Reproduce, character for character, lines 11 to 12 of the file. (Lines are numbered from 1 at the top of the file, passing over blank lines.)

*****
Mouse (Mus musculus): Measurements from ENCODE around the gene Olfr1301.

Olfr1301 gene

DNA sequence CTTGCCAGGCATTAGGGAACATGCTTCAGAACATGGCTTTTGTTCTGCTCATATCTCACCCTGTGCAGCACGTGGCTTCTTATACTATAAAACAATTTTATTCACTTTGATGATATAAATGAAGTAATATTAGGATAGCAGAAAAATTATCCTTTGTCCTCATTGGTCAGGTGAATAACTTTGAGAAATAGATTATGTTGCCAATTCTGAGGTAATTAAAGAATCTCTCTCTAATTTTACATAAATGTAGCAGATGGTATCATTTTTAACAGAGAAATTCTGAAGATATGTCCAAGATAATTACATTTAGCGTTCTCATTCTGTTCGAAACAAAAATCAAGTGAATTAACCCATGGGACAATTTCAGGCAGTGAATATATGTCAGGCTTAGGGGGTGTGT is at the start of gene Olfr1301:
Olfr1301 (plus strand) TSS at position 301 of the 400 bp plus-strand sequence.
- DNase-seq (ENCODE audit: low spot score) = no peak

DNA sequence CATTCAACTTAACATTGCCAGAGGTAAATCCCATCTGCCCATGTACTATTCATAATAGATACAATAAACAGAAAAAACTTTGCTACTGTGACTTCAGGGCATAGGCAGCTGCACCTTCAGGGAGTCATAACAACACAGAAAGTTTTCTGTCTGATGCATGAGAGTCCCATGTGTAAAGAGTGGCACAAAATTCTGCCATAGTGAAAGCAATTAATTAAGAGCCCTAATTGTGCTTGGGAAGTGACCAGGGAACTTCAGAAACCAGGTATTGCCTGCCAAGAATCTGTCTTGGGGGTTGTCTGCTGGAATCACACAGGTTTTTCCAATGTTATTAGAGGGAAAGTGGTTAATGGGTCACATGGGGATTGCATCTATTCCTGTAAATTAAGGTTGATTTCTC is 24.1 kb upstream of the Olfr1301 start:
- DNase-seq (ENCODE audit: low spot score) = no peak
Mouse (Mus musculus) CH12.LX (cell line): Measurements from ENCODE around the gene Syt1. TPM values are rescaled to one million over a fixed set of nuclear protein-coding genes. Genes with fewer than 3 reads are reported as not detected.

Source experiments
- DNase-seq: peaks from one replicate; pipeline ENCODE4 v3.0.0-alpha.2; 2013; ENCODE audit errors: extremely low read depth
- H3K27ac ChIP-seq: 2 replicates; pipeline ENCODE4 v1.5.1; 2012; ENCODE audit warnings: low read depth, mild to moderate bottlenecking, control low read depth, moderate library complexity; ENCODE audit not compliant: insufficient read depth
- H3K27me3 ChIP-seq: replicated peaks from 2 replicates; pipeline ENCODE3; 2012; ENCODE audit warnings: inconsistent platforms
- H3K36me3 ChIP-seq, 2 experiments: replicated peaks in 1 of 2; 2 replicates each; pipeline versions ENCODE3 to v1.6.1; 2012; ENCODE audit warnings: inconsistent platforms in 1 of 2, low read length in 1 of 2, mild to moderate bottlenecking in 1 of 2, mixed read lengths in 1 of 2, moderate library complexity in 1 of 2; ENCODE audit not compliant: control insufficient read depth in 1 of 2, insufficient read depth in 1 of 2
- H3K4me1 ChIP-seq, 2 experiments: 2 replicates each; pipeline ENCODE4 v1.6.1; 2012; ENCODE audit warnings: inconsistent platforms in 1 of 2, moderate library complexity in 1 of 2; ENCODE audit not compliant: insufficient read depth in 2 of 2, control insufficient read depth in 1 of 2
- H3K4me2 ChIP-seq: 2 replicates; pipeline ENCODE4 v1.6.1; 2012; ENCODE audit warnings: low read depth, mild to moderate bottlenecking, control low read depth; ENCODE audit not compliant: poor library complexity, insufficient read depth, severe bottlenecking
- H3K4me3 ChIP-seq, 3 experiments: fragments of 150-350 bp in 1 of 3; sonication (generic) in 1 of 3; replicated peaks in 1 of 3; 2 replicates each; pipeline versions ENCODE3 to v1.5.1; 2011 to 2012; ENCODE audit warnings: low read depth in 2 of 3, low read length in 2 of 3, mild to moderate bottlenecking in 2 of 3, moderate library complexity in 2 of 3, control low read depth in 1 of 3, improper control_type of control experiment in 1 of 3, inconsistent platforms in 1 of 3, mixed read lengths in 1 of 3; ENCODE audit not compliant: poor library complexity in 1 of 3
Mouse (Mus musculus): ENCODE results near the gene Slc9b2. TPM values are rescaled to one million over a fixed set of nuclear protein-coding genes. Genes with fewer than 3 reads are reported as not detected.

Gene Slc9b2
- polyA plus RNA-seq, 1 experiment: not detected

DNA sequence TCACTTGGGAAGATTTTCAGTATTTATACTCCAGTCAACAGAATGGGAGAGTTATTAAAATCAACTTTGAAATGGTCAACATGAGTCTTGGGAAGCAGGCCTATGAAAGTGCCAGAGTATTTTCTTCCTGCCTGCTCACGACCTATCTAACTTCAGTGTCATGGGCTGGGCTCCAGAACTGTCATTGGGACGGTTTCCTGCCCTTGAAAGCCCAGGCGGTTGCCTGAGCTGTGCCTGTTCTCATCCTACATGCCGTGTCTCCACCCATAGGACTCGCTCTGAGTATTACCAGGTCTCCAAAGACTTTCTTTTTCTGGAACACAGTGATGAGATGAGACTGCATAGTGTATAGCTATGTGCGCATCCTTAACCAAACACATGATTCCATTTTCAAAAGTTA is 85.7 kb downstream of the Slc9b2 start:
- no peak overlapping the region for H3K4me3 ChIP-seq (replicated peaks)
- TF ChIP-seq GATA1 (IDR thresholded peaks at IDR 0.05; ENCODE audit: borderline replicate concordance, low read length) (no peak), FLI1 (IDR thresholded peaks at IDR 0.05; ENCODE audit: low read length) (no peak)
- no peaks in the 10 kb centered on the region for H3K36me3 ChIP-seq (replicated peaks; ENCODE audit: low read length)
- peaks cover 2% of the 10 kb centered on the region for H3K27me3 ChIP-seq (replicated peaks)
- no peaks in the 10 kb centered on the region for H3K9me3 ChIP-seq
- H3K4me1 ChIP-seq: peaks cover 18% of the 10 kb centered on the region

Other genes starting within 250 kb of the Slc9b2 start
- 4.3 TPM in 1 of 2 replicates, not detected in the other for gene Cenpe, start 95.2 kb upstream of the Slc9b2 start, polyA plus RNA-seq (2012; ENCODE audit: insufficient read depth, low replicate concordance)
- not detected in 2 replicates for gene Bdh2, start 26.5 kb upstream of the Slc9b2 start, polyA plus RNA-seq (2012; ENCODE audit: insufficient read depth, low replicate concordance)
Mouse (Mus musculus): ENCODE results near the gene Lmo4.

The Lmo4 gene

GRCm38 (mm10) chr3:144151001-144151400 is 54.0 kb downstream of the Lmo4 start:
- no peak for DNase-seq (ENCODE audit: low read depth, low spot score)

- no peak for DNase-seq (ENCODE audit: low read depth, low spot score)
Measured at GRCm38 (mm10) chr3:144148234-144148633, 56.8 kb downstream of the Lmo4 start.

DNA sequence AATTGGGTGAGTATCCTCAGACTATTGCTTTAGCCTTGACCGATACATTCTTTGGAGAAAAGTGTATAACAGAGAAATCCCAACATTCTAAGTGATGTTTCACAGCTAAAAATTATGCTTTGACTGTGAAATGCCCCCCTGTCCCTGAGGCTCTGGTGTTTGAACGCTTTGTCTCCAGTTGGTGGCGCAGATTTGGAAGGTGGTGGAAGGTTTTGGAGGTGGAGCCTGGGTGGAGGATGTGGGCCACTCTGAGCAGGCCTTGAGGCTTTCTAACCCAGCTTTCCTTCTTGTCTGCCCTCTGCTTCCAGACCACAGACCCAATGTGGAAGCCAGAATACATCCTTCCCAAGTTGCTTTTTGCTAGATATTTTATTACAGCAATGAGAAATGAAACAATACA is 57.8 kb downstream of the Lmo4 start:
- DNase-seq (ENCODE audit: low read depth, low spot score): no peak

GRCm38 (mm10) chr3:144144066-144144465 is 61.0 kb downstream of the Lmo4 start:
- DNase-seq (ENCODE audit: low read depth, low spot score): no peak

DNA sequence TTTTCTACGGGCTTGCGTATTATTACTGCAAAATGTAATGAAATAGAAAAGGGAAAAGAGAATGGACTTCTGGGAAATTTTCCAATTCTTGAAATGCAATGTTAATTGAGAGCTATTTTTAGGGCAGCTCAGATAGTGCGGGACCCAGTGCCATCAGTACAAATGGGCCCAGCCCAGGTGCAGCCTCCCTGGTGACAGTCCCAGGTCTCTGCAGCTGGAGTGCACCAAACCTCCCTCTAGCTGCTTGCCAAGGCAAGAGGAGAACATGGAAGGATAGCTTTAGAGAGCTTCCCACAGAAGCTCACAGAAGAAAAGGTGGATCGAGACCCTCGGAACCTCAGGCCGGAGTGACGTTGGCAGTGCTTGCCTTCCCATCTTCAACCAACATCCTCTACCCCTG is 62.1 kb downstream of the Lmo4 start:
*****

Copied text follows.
- H3K27ac ChIP-seq: 2 replicates; pipeline ENCODE4 v1.5.1; 2012; ENCODE audit warnings: low read depth, mild to moderate bottlenecking, control low read depth, moderate library complexity; ENCODE audit not compliant: insufficient read depth
- H3K27me3 ChIP-seq: replicated peaks from 2 replicates; pipeline ENCODE3; 2012; ENCODE audit warnings: inconsistent platforms